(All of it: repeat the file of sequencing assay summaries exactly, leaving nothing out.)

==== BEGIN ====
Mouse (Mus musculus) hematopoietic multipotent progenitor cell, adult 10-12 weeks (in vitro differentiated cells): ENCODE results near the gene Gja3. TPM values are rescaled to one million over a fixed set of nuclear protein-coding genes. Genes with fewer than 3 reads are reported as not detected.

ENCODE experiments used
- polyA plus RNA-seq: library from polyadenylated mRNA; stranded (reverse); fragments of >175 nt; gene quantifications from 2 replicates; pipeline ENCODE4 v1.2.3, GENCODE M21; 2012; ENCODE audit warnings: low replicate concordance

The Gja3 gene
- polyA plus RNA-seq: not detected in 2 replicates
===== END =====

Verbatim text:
Mouse (Mus musculus) hematopoietic multipotent progenitor cell, adult 10-12 weeks (in vitro differentiated cells): ENCODE results near the gene Gja3. TPM values are rescaled to one million over a fixed set of nuclear protein-coding genes. Genes with fewer than 3 reads are reported as not detected.

ENCODE experiments used
- polyA plus RNA-seq: library from polyadenylated mRNA; stranded (reverse); fragments of >175 nt; gene quantifications from 2 replicates; pipeline ENCODE4 v1.2.3, GENCODE M21; 2012; ENCODE audit warnings: low replicate concordance

The Gja3 gene
- polyA plus RNA-seq: not detected in 2 replicates